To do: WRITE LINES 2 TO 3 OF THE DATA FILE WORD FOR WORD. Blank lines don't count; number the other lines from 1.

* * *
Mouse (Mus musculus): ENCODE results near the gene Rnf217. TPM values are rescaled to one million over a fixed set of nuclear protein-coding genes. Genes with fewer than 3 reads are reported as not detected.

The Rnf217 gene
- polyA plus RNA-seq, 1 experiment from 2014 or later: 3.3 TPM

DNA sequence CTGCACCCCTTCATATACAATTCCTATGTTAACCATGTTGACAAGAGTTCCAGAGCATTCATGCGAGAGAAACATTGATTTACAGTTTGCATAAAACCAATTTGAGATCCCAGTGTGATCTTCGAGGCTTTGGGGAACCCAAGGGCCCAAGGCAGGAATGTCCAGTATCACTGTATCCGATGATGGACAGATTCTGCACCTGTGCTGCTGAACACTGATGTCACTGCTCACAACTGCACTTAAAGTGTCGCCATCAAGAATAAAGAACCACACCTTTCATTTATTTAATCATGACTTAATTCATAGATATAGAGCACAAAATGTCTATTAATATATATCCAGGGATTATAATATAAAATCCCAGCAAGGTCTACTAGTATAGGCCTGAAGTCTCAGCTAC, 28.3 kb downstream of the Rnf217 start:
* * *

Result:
The Rnf217 gene
- polyA plus RNA-seq, 1 experiment from 2014 or later: 3.3 TPM